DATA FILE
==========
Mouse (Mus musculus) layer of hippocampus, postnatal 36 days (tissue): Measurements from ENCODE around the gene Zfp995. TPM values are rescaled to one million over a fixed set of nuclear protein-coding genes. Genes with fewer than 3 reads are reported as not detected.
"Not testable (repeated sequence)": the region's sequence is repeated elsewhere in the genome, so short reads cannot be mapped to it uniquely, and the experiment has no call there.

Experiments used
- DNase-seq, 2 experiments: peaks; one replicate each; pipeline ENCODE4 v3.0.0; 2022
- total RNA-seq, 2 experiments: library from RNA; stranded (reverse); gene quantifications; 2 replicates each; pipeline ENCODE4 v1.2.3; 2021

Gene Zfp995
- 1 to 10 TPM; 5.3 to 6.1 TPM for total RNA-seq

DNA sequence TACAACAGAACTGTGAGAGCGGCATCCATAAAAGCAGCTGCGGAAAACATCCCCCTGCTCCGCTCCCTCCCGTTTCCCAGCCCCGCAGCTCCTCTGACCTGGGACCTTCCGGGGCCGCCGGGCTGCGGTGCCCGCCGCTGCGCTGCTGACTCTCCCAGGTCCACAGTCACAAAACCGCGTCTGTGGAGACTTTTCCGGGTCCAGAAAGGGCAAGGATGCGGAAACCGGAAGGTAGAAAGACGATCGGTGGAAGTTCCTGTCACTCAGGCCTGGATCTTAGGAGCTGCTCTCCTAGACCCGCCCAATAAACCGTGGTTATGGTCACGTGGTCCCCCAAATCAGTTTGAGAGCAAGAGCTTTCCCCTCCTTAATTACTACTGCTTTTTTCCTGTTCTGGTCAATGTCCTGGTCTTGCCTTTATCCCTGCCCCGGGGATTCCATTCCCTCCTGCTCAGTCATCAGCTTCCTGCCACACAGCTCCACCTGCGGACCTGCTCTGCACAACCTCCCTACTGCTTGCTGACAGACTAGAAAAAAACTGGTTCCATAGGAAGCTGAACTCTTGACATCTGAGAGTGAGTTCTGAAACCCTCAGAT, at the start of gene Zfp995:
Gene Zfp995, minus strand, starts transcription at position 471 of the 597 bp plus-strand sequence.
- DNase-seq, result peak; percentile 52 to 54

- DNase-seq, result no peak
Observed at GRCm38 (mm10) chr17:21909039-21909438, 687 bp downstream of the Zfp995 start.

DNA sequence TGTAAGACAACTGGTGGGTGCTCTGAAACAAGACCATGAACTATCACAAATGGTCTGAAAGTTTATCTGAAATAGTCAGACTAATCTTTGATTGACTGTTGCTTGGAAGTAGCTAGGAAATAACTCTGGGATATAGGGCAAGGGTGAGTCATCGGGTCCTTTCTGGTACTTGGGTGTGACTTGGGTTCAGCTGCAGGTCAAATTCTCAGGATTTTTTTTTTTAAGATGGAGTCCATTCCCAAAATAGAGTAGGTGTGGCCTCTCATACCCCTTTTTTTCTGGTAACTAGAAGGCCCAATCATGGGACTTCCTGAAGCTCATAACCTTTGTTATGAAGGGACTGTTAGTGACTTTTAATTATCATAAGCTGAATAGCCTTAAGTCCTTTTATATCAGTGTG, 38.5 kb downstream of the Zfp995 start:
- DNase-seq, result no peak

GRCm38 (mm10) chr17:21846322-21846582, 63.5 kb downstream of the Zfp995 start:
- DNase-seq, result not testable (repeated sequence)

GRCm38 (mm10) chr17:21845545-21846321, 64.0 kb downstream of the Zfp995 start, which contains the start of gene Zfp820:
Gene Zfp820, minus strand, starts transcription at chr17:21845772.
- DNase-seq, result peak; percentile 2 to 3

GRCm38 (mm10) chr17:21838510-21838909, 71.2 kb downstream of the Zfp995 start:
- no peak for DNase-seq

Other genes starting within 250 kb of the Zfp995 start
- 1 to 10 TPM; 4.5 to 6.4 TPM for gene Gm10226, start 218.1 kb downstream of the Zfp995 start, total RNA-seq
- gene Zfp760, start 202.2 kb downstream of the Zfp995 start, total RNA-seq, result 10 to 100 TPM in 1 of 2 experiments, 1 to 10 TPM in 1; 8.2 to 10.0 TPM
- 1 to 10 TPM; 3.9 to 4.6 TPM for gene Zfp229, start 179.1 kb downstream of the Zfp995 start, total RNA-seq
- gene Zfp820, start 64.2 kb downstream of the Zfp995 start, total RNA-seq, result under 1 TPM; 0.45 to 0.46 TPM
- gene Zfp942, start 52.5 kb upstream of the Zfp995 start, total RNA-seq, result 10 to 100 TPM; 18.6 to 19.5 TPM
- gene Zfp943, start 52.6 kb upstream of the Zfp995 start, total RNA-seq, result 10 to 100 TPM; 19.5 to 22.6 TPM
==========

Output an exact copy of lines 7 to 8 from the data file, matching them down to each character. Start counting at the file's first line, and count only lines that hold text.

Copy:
- 1 to 10 TPM; 5.3 to 6.1 TPM for total RNA-seq

DNA sequence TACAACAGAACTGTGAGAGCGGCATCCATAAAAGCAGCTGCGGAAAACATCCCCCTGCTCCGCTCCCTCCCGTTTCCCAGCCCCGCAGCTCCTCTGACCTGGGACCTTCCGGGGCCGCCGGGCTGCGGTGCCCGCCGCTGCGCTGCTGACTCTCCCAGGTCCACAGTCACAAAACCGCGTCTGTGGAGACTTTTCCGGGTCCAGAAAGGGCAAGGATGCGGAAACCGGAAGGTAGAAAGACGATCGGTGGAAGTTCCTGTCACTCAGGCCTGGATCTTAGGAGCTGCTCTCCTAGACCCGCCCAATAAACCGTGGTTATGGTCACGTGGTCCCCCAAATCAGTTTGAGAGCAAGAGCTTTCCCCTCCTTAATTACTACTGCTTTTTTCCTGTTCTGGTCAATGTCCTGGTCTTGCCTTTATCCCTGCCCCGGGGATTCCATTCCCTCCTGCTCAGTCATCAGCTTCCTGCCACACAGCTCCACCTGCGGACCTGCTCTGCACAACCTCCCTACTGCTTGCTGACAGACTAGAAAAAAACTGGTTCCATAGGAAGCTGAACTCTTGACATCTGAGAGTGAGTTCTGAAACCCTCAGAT, at the start of gene Zfp995: